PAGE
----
During a town hall event in Iowa, Carly Fiorina claimed Common Core State Standards are the work of Washington bureaucrats and “crony capitalism,” Breitbart News reports. “In the case of Common Core, guess who helped write it? Textbook companies and the testing companies. It’s all crony capitalism, folks,” Fiorana asserted.
In actuality, Common Core State Standards were developed by educators and experts from 49 states and territories under the leadership of the National Governors Association and the Council of Chief State School Officers. States then voluntarily adopted the standards.
Six years and two national elections later, states continue to refine and build on the Common Core—exactly as the standards were designed. Only one of the 45 states to initially adopt the Common Core—Oklahoma—has replaced the standards with a set of demonstrably different learning goals, and, as a Collaborative for Student Success white paper points out, the result has been a tumultuous road for students and teachers.
Common Core State Standards gives local educators and administrators full control over decisions about what materials and curricula to use. Former Education Secretary Bill Bennett wrote last year, “Recall that the Common Core is a set of standards—not a curriculum—which details what students are expected to learn in each grade. It does not specify how lessons are taught in the classroom or what textbooks must be used.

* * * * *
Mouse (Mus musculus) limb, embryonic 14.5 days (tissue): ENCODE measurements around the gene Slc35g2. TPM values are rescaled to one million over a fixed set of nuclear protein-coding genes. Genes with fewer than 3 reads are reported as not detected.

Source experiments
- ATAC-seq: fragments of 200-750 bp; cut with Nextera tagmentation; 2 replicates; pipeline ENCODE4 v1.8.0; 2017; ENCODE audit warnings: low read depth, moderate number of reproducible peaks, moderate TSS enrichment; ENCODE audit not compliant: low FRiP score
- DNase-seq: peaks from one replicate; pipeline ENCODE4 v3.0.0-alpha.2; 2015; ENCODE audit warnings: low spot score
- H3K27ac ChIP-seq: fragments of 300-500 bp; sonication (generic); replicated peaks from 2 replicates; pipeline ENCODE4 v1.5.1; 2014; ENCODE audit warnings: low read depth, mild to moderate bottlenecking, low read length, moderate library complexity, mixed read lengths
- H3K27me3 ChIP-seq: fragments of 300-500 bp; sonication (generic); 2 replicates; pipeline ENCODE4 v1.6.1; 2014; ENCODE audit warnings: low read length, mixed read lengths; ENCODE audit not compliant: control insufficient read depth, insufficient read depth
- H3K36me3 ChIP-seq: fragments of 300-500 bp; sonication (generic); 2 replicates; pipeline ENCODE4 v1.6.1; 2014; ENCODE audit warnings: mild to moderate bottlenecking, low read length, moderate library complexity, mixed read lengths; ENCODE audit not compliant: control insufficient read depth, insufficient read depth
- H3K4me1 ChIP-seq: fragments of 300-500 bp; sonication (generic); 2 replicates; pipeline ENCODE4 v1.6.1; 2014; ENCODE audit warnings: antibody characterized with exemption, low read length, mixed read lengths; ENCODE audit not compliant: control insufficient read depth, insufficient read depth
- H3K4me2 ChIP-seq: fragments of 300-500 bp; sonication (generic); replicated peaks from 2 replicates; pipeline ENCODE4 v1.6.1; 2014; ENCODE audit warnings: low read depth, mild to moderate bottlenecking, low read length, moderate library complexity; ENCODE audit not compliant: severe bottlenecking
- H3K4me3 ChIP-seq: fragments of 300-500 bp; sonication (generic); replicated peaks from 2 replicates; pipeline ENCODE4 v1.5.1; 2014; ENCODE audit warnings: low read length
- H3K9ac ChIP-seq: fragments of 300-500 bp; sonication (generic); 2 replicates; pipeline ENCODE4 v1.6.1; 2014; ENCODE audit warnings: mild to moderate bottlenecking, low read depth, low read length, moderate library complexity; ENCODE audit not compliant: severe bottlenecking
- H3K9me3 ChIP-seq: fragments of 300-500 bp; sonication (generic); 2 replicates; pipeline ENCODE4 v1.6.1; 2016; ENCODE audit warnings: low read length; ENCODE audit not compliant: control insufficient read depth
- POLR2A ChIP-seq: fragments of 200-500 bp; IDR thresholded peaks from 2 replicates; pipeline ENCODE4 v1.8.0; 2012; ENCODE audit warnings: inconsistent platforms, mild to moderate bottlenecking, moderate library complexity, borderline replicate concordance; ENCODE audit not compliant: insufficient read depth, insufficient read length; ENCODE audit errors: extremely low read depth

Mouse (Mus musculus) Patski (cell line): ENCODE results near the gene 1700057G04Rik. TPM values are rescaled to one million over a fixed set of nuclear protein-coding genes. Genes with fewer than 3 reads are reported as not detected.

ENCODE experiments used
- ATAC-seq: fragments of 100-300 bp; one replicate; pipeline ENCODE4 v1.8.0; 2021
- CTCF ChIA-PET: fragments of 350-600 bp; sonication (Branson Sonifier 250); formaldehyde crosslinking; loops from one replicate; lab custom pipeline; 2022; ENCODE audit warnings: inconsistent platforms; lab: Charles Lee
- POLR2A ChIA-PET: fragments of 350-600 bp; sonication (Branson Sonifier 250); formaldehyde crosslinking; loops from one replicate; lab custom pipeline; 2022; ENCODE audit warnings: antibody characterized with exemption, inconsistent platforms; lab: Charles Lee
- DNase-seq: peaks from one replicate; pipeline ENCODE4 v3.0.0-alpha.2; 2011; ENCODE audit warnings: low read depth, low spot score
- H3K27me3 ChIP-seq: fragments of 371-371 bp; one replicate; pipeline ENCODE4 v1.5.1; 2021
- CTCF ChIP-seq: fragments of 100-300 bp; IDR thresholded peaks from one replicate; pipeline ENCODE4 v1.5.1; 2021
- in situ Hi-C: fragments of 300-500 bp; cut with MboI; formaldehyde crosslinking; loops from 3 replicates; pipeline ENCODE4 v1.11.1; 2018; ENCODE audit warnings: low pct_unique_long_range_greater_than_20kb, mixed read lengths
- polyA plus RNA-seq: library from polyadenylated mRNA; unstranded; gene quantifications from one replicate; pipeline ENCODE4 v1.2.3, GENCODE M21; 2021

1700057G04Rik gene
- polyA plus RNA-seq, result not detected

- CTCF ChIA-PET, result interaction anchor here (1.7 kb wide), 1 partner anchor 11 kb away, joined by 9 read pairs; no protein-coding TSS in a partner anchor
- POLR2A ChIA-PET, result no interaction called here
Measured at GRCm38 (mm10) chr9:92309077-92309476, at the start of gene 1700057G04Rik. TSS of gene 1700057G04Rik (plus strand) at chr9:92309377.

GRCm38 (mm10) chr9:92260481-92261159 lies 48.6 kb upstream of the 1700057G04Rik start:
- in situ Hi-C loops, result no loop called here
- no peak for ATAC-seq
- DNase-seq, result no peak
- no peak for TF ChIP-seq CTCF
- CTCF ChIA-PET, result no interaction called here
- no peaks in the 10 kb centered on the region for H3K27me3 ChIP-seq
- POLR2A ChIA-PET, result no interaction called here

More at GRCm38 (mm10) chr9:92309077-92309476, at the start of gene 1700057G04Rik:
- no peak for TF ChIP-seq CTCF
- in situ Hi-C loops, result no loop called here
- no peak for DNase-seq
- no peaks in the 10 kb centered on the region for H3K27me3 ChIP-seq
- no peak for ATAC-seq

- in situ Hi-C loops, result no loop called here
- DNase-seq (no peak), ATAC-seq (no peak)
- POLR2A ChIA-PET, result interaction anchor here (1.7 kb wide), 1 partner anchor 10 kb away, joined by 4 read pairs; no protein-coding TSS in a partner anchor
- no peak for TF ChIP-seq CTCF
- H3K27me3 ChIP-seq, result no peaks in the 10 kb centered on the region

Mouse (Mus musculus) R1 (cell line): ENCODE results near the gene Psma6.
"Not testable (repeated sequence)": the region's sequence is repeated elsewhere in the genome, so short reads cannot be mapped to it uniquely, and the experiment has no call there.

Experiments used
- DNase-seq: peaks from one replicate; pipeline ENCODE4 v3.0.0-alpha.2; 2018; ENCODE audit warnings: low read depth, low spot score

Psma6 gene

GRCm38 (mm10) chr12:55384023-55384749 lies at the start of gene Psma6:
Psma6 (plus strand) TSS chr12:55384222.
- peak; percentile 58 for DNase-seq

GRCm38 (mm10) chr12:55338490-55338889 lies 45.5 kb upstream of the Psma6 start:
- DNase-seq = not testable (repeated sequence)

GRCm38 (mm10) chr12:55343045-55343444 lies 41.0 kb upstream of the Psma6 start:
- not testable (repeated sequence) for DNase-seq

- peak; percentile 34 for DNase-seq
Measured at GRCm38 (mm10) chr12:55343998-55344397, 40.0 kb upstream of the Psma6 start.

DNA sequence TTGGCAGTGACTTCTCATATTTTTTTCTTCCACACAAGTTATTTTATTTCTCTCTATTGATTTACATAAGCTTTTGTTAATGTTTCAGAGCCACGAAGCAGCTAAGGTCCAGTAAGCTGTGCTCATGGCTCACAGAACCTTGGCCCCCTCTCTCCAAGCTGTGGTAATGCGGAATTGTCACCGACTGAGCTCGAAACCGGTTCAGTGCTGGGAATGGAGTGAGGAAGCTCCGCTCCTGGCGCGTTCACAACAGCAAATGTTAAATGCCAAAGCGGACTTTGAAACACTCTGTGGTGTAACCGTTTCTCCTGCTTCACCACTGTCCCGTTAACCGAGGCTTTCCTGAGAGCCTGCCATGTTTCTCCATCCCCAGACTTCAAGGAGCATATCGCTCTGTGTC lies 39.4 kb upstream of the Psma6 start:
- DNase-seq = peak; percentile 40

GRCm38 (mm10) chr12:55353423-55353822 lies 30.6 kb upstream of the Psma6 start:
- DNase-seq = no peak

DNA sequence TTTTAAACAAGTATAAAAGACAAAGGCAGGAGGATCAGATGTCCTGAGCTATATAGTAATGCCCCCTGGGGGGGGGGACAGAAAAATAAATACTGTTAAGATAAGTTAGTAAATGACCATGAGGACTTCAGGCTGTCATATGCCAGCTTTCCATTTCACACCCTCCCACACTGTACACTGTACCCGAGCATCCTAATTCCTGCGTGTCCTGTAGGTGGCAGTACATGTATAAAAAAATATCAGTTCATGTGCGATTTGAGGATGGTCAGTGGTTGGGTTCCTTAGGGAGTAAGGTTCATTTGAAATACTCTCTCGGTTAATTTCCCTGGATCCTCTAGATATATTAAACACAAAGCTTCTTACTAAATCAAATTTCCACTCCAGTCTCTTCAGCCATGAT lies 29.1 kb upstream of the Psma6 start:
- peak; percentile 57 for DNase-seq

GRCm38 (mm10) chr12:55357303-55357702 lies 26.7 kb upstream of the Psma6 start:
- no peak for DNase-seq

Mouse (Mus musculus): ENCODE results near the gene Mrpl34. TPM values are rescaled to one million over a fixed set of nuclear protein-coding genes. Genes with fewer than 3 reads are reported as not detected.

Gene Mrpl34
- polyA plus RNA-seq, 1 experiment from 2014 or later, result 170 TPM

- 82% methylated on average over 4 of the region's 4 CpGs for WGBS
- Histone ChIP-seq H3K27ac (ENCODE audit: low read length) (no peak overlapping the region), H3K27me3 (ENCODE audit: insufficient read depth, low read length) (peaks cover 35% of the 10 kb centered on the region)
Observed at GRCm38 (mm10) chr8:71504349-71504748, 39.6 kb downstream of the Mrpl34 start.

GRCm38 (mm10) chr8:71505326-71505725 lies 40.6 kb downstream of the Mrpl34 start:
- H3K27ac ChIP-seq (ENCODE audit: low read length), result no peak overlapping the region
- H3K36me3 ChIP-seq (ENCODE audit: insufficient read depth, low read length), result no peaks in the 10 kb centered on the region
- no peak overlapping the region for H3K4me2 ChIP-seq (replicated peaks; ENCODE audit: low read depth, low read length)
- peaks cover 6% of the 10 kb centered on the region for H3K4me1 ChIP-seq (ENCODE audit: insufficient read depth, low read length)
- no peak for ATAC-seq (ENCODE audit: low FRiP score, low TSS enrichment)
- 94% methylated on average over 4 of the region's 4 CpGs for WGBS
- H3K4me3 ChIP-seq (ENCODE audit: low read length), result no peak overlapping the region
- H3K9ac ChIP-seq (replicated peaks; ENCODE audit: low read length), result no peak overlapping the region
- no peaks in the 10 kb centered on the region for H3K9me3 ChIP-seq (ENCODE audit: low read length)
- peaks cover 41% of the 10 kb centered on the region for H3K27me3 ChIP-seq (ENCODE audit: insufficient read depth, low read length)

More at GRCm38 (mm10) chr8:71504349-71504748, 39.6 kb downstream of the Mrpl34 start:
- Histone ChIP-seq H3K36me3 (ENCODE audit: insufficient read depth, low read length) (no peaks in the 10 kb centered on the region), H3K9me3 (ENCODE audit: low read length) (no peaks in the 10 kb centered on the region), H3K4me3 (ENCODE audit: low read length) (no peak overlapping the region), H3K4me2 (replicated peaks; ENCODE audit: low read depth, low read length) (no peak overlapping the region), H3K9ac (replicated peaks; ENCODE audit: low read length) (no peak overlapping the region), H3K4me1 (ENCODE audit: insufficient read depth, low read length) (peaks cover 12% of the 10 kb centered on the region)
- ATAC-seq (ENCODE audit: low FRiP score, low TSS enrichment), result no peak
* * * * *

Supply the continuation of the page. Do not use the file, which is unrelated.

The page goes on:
In a new memo, Karen Nussle explains that attacks against the Common Core, like those Fiorina makes, are a “non-starter” in the presidential race. “Many of the contenders have a complicated relationship with the standards marked by inconsistencies and shifting positions, while others have staked out governance positions on standards that are unconstitutional.
“These vulnerabilities explain the difficulty candidates have in scoring a clean hit on the topic of Common Core, and why, in turn, early predictions about the political toxicity of the issue never quite materialized.”
Nussle points out that Fiorina herself was once a supporter of Common Core State Standards and is now guilty of posturing on the issue. Likewise, Campbell Brown, a respected education advocate, says, “here’s some advice for people running for office: If you want to campaign against core standards, perhaps you should try having core standards of your own first.”